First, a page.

It's a strange little insect.
A reader likens it to "a cricket on steroids."
A Van Nuys resident says she always wondered what they were. "I've lived in this house for 17 years, and a few times a year I see this strange insect in my backyard. It is always either dead or dying. It has a really large head and seems to be a bit top-heavy and has problems walking. I have never seen these insects anywhere but in my backyard and no one seems to know what they are. I feel badly for the little critters, since they don't seem to be thriving."
A Vacaville resident encountered this "unknown species of insect" in her backyard. Her dog discovered the first one. Dead. She discovered the second. Alive.
Guess what they found? A Jerusalem cricket, also known as a "potato bug" because it occasionally feeds on potato tubers.
They're among the largest insects found in California and elsewhere in western North America, says Lynn Kimsey, director of the Bohart Museum of Entomology and professor of entomology at UC Davis.
The adult is characterized by its "large shiny brown abdomen with dark stripes, large ovoid head and spiny hind legs."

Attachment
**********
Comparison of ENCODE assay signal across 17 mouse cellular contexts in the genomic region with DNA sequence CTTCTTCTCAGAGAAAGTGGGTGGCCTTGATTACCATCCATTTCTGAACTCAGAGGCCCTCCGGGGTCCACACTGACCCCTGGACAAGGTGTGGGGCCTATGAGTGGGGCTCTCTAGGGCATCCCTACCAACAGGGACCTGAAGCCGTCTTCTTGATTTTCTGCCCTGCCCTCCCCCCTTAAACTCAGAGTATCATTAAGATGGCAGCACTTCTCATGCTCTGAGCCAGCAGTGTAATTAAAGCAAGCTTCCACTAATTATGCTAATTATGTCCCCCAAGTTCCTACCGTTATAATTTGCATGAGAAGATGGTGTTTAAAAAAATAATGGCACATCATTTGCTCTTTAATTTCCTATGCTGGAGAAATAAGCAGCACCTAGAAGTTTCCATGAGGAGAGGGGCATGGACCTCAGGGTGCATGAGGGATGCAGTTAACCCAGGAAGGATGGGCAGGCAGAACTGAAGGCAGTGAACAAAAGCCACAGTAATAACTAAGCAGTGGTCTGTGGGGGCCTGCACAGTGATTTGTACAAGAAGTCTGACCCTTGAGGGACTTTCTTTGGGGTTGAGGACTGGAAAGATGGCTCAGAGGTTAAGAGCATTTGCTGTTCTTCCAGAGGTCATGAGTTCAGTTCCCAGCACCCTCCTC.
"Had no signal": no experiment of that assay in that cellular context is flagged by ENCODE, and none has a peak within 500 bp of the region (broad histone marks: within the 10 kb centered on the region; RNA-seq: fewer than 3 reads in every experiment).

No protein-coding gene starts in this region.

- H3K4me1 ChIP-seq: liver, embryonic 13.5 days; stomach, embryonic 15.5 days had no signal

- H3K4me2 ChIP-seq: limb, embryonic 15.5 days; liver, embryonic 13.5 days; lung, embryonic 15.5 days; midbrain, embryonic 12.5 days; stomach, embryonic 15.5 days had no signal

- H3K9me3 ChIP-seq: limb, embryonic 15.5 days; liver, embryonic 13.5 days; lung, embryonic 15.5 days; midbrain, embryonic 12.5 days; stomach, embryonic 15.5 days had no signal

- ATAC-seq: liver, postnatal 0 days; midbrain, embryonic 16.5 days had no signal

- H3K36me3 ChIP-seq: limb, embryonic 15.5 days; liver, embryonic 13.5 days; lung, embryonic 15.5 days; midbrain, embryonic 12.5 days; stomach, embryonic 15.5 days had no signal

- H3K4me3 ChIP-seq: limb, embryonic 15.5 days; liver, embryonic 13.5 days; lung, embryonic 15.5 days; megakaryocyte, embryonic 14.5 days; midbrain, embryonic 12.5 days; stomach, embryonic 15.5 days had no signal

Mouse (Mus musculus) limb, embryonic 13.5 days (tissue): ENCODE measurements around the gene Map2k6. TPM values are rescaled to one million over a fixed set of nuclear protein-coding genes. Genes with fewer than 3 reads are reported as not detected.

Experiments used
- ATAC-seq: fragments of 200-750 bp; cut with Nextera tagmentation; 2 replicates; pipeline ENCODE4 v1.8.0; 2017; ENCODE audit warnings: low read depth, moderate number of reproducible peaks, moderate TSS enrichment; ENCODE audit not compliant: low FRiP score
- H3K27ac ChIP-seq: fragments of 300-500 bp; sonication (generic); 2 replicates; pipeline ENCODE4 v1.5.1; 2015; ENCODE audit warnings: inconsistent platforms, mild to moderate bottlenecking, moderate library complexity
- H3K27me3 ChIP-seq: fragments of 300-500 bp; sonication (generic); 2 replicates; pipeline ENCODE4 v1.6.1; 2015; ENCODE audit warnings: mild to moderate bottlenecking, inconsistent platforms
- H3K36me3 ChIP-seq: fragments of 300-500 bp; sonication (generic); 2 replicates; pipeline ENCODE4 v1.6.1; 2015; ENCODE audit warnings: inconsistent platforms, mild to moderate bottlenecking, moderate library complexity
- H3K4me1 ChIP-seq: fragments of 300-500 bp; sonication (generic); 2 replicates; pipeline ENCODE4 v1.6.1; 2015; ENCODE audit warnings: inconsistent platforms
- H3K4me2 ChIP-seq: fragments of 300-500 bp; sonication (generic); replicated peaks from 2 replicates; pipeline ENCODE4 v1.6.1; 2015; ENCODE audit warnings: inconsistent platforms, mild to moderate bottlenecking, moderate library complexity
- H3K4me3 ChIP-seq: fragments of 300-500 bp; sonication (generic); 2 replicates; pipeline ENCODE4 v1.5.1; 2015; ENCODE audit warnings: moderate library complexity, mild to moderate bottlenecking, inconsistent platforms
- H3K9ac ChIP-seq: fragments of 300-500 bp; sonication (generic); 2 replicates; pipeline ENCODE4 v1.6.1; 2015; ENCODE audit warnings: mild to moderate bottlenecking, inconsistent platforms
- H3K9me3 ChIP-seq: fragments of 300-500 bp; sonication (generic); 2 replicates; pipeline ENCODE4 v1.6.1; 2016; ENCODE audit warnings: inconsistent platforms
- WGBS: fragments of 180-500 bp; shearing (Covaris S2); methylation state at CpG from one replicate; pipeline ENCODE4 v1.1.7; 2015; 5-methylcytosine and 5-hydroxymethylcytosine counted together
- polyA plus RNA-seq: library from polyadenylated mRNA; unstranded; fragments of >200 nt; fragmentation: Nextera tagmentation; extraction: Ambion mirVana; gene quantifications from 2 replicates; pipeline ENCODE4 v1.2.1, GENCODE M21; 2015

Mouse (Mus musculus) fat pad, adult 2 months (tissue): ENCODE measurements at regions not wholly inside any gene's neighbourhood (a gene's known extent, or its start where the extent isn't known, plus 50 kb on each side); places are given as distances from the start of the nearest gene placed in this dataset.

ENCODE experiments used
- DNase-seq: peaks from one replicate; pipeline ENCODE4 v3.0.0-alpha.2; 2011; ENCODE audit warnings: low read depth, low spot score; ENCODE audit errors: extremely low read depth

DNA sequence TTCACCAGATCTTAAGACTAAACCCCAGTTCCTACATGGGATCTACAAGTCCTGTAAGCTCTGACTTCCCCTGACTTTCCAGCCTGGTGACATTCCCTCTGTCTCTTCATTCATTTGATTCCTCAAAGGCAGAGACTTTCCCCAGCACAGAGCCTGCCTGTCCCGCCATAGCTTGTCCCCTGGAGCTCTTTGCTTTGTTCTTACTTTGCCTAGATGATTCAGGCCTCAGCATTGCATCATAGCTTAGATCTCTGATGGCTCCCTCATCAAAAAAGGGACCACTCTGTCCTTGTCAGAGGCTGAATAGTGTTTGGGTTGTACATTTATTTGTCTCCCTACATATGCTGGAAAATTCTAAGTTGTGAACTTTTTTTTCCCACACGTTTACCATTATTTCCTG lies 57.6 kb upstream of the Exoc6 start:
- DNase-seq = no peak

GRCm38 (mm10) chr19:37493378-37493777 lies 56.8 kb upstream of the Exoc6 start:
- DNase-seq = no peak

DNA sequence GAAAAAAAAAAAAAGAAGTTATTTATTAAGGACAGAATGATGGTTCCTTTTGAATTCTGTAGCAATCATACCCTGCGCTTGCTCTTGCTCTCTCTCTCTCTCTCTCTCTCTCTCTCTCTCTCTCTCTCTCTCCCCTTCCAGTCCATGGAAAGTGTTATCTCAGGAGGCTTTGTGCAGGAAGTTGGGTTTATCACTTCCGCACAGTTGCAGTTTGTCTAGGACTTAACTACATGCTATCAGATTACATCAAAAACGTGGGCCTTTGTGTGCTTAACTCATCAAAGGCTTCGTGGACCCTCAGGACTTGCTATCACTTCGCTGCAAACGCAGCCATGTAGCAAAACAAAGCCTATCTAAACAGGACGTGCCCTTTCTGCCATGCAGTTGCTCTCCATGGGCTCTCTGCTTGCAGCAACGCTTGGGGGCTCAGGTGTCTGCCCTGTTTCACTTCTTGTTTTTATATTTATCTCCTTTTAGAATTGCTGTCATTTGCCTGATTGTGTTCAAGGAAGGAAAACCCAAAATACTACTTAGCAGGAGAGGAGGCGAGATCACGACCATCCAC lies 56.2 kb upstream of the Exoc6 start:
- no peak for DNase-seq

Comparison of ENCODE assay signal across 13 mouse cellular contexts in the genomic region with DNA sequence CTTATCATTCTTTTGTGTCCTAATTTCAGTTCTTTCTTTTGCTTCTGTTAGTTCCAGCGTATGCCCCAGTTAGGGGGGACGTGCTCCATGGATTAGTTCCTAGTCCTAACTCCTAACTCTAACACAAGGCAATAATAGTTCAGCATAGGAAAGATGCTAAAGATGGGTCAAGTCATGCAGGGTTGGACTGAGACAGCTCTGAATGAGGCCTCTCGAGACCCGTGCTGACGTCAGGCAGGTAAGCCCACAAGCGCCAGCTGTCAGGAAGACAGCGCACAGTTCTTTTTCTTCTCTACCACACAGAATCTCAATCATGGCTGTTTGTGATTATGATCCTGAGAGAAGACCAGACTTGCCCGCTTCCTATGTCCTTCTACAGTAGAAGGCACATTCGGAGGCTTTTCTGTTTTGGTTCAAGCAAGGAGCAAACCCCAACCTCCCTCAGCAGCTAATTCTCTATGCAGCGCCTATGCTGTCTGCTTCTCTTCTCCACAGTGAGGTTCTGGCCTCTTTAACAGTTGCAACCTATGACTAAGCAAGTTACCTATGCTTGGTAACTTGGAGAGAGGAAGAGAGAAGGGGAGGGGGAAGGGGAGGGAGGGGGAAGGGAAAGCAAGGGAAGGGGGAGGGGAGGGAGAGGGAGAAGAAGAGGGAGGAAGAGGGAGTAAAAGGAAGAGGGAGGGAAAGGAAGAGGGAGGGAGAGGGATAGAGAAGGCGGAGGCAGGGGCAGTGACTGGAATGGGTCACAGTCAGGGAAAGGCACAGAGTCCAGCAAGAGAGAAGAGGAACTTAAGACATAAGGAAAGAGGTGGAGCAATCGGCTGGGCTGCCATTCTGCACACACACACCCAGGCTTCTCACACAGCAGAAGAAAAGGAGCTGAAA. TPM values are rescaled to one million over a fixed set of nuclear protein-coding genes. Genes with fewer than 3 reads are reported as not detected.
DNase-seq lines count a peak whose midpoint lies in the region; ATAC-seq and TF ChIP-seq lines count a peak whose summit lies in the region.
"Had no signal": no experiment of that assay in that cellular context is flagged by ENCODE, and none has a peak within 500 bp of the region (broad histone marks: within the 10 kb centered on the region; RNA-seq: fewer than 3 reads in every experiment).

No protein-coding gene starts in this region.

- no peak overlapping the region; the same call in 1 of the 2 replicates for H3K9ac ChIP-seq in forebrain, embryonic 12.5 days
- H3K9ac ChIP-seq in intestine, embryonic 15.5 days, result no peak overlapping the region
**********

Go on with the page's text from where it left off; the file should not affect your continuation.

These ground dwellers crawl (slowly) but they don't fly. They belong to the family Stenopelmatidae. The common species found in California is Stenopelmatus fuscus, Kimsey says.
Kimsey also says they are harmless, although if you handle them, they may bite.
So when you're digging around in your backyard, you may find them under rocks, logs or boards. They feed on plant roots and tubers. "They generate sound by rubbing the hind leg against the side of the abdomen (stridulation)," Kimsey says.
In her Fact Sheet on Jerusalem Crickets posted on the Bohart Museum website: Kimsey points out that "Unlike most other crickets, female Jerusalem crickets frequenty kill the males after mating."
Ah, a touch of the praying mantis behavior!
We've seen Jerusalem crickets beneath the grounds of the Harry H. Laidlaw Jr. Honey Bee Research Facility on Bee Biology Road, UC Davis. We've also seen their predators: birds of prey, including owls and hawks, but never the prey and predator together.
Seems like a tasty treat for a burrowing owl.
Author - Communications specialist